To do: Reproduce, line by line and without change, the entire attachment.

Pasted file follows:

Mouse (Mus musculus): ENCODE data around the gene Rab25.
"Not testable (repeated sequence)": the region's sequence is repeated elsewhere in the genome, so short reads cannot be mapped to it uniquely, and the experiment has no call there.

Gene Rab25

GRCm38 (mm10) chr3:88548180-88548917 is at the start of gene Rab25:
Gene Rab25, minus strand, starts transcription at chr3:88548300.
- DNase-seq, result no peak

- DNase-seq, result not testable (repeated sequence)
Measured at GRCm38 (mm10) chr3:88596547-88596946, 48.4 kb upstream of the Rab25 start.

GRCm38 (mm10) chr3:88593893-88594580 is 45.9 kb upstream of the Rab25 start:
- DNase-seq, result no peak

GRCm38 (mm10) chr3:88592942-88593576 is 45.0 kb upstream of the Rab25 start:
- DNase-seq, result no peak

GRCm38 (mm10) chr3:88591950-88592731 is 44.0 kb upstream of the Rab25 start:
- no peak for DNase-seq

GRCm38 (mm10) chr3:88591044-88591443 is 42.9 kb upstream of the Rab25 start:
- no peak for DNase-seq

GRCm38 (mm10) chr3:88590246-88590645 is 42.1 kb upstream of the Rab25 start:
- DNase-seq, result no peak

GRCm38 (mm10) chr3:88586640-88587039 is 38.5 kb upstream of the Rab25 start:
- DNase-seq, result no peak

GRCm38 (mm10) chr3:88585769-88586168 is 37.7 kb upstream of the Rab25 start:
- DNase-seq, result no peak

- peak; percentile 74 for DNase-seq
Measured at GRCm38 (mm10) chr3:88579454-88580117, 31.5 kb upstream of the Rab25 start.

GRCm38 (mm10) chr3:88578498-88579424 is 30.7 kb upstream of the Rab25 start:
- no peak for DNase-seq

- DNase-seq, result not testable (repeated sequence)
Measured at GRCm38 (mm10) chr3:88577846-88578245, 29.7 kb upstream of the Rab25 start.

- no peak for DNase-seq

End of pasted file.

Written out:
Mouse (Mus musculus): ENCODE data around the gene Rab25.
"Not testable (repeated sequence)": the region's sequence is repeated elsewhere in the genome, so short reads cannot be mapped to it uniquely, and the experiment has no call there.

Gene Rab25

GRCm38 (mm10) chr3:88548180-88548917 is at the start of gene Rab25:
Gene Rab25, minus strand, starts transcription at chr3:88548300.
- DNase-seq, result no peak

- DNase-seq, result not testable (repeated sequence)
Measured at GRCm38 (mm10) chr3:88596547-88596946, 48.4 kb upstream of the Rab25 start.

GRCm38 (mm10) chr3:88593893-88594580 is 45.9 kb upstream of the Rab25 start:
- DNase-seq, result no peak

GRCm38 (mm10) chr3:88592942-88593576 is 45.0 kb upstream of the Rab25 start:
- DNase-seq, result no peak

GRCm38 (mm10) chr3:88591950-88592731 is 44.0 kb upstream of the Rab25 start:
- no peak for DNase-seq

GRCm38 (mm10) chr3:88591044-88591443 is 42.9 kb upstream of the Rab25 start:
- no peak for DNase-seq

GRCm38 (mm10) chr3:88590246-88590645 is 42.1 kb upstream of the Rab25 start:
- DNase-seq, result no peak

GRCm38 (mm10) chr3:88586640-88587039 is 38.5 kb upstream of the Rab25 start:
- DNase-seq, result no peak

GRCm38 (mm10) chr3:88585769-88586168 is 37.7 kb upstream of the Rab25 start:
- DNase-seq, result no peak

- peak; percentile 74 for DNase-seq
Measured at GRCm38 (mm10) chr3:88579454-88580117, 31.5 kb upstream of the Rab25 start.

GRCm38 (mm10) chr3:88578498-88579424 is 30.7 kb upstream of the Rab25 start:
- no peak for DNase-seq

- DNase-seq, result not testable (repeated sequence)
Measured at GRCm38 (mm10) chr3:88577846-88578245, 29.7 kb upstream of the Rab25 start.

- no peak for DNase-seq